Local heads request that film “Mathilde” not be shown in Chechnya and Dagestan

Moscow, August 9, 2017

Photo: RIA-Novosti Photo: RIA-Novosti

The Russian Ministry of Culture has recently received two requests for the controversial film Mathilde not to be shown in certain republics of the Russian Federation. President of the Chechen Republic Ramzan Kadryov sent a letter to Russian Minister of Culture Vladimir Medinsky, which was followed later by a letter from First Deputy Chairman of the government of the Republic of Dagestan Anatoly Caribov, reports RIA-Novosti.

“I ask you to exclude the Chechen Republic from the distribution certificate for the showing of the film ‘Mathilde,’” Kadryov’s letter reads.

He also notes that tens of thousands of people of different faiths have asked for the film not to be released, regarding it as a deliberate mockery of the sensibilities of believers, and the desecration of Russian public and sacred history. Moreover, during the First World War, the Caucasian cavalry division, consisting of North Caucasus and Transcaucasia Muslims, had voluntarily sworn and pledged to protect the Russian tsar and empire with their lives, and they remained faithful to him and the royal army.

“To live with honor, we must remember our history, and be proud of and honor those who fought for us. This memory is sacred and noble. We, the descendants of the victors, should not only honor the memory of the defenders of the Motherland, but also raise the young generation in a spirit of respect for their history,” the Chechen head writes.

State Duma Deputy Natalia Poklonskaya, one of the prominent figures in the movement against the film, praised Kadryov’s decision on her Facebook page:

To ban a blasphemous film, insulting our history and faith, on the territory of the of the republic is a decision not everyone has the strength to do. To respect and be proud of our long history! To honor the precepts of our ancestors! This is not for the faint of heart. For this we must be brave and have respect for the sensibilities of others. Ramzan Akhmatovich’s decision is exceptionally courageous and worthy of our shared history and the feats of our ancestors!

For its part, the Ministry of Culture has stated that it has received Kadryov’s request and will take it into consideration. “We have received the letter, and have taken it into consideration; it is Chechnya’s right,” the Ministry’s press service told Interfax-Religion on Tuesday.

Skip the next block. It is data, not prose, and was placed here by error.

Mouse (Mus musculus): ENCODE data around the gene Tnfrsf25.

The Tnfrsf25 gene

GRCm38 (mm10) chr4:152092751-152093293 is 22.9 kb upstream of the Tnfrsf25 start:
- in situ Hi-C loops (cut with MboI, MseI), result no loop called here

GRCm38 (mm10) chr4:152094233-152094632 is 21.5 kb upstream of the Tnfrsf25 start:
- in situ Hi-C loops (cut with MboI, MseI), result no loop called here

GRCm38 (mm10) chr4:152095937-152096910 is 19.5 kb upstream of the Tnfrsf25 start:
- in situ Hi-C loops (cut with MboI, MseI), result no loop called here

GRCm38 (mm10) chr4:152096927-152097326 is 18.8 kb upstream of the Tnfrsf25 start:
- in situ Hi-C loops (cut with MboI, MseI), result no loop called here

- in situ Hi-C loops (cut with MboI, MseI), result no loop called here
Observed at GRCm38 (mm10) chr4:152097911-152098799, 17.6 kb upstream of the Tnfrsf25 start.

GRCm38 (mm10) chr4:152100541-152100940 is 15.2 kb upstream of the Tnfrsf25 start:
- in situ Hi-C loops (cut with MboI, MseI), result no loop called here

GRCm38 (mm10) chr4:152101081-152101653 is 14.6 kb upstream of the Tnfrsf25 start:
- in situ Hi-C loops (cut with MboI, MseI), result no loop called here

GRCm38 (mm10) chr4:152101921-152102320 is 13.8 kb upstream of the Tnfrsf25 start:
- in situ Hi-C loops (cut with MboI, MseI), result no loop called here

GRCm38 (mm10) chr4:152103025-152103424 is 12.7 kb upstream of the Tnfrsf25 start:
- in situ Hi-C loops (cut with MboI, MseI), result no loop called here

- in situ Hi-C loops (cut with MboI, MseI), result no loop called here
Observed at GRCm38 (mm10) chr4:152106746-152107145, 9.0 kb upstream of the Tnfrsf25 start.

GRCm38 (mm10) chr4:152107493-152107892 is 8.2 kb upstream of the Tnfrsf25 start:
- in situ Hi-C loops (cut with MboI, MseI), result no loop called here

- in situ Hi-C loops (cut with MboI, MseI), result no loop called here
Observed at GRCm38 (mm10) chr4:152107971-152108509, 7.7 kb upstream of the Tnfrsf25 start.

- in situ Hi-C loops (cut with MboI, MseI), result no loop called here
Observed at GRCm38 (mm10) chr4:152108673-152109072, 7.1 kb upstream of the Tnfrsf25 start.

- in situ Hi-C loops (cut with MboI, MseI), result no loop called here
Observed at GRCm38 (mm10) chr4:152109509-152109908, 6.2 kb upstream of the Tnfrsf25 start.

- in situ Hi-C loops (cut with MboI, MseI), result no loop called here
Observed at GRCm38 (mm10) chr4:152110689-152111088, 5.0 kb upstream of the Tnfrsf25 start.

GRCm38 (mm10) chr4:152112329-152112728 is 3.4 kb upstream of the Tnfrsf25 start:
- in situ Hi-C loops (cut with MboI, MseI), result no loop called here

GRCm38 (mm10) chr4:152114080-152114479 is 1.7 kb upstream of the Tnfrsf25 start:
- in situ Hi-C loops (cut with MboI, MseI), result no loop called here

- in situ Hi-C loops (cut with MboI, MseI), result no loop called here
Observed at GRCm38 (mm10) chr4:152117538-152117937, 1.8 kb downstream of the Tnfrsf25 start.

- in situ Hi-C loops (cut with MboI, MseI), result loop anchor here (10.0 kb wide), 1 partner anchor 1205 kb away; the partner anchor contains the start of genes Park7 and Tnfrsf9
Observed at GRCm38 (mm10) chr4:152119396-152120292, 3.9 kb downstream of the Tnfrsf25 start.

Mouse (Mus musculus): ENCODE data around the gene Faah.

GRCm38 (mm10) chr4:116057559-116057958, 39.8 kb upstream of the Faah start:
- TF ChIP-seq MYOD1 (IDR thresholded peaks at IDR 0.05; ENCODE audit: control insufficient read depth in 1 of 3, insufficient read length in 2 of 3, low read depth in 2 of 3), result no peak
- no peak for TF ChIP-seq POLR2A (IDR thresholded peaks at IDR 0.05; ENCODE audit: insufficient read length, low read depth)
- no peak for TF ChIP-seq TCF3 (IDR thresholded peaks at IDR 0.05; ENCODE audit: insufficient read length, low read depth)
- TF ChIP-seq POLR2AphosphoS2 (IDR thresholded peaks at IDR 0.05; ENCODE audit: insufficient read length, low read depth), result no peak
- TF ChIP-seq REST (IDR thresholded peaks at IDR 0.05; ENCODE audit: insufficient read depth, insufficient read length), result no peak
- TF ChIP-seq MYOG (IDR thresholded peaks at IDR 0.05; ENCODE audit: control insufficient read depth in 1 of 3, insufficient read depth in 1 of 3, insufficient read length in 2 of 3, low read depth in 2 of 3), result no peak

Mathilde director Alexei Uchitel has called on Chechen head Kadryov to view the film before having it banned. “Kadryov is an independent man; I think he should find out for himself if there is something bad there and whether the film should be shown in Chechnya or not. And to all the doubters—don’t believe what you hear, but watch it with your own eyes, and then decide,” the director stated. He especially urged people not to listen to Deputy Poklonskaya, stating that there is nothing in the film that should be offensive to believers.

However, Deputy Poklonskaya reported in April on a forensic examination of the film by team of doctors of psychology, law, linguistics, and cultural and historical sciences, which concluded that,

the image of Russian Emperor Nicholas II, canonized by the Russian Orthodox Church, created in the film Mathilde cannot but offend the religious sensibilities and not demean the human dignity of a considerable section of Orthodox Christians—the faithful of the Russian Orthodox Church, inasmuch as the film is aimed at forming a well-defined but false image of the Russian Emperor Nicholas II as an inept and morally corrupt person.

The experts analyzed the entire script of the film, as well as the available trailers. They note that the director uses manipulative techniques to substitute fact for opinion, and blasphemously combines religious values with vulgar sexuality. Among the more egregious falsehoods is the association of Empress Alexandra with occult beliefs and religious Satanism. Moreover, the actor playing the holy Royal Martyr Tsar Nicholas II, the German Lars Eidinger, has previously appeared in pornographic films, thus making his choice for the tsar obviously offensive to the faithful.

“There is every reason to believe that the above techniques have been applied deliberately,” the analysis reads.

The Russian Ministry of Culture has also acknowledged receiving a similar request on behalf of the Republic of Dagestan: “We have received a message from the Deputy Chairman of the Republic of Dagestan Anatoly Karibov with a request to prohibit the film ‘Mathilde’ of Alexei Uchitel from being shown in the republic. We will take the appeal into consideration,” the ministry’s press service stated.

Moscow mufti and Chairman of the Spiritual Assembly of Russian Muslims Albir Krganov has called Kadryov’s request a wise move, driven by the desire to avoid serious conflict in society, and based on the opinions of “respected people” in the Chechen Republic.

“There is a great controversy in society about the film ‘Mathilde;’ it is a controversial film. Some of our citizens say that the film offends their religious sensibilities, and offends the family of the tsar-emperor. Regions have the right, based on the opinions of the residents of those regions, to make such a decision,” said Mufti Krganov. He did not, however, that Russia is a free society, and everyone may form their own view of history and historical personalities. At the same time, he stated that, especially in the centenary year of the Russian revolution, Russians should be thinking about how to make a “good film about the Russian tsar.”


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